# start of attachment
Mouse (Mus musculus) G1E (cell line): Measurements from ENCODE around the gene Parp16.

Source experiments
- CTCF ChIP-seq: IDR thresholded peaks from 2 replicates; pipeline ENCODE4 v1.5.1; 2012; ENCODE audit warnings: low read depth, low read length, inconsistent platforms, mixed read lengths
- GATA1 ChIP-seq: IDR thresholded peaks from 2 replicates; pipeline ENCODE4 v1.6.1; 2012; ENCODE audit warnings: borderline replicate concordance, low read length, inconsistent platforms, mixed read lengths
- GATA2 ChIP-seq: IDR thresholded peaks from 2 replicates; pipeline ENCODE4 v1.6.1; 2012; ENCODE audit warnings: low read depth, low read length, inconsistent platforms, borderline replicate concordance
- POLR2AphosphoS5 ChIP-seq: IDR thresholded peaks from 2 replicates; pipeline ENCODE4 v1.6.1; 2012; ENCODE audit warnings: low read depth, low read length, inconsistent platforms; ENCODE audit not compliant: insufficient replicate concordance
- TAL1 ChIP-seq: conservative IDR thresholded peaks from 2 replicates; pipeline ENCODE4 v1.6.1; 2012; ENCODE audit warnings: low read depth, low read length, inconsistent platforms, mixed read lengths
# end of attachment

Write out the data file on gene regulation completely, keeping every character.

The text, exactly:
Mouse (Mus musculus) G1E (cell line): Measurements from ENCODE around the gene Parp16.

Source experiments
- CTCF ChIP-seq: IDR thresholded peaks from 2 replicates; pipeline ENCODE4 v1.5.1; 2012; ENCODE audit warnings: low read depth, low read length, inconsistent platforms, mixed read lengths
- GATA1 ChIP-seq: IDR thresholded peaks from 2 replicates; pipeline ENCODE4 v1.6.1; 2012; ENCODE audit warnings: borderline replicate concordance, low read length, inconsistent platforms, mixed read lengths
- GATA2 ChIP-seq: IDR thresholded peaks from 2 replicates; pipeline ENCODE4 v1.6.1; 2012; ENCODE audit warnings: low read depth, low read length, inconsistent platforms, borderline replicate concordance
- POLR2AphosphoS5 ChIP-seq: IDR thresholded peaks from 2 replicates; pipeline ENCODE4 v1.6.1; 2012; ENCODE audit warnings: low read depth, low read length, inconsistent platforms; ENCODE audit not compliant: insufficient replicate concordance
- TAL1 ChIP-seq: conservative IDR thresholded peaks from 2 replicates; pipeline ENCODE4 v1.6.1; 2012; ENCODE audit warnings: low read depth, low read length, inconsistent platforms, mixed read lengths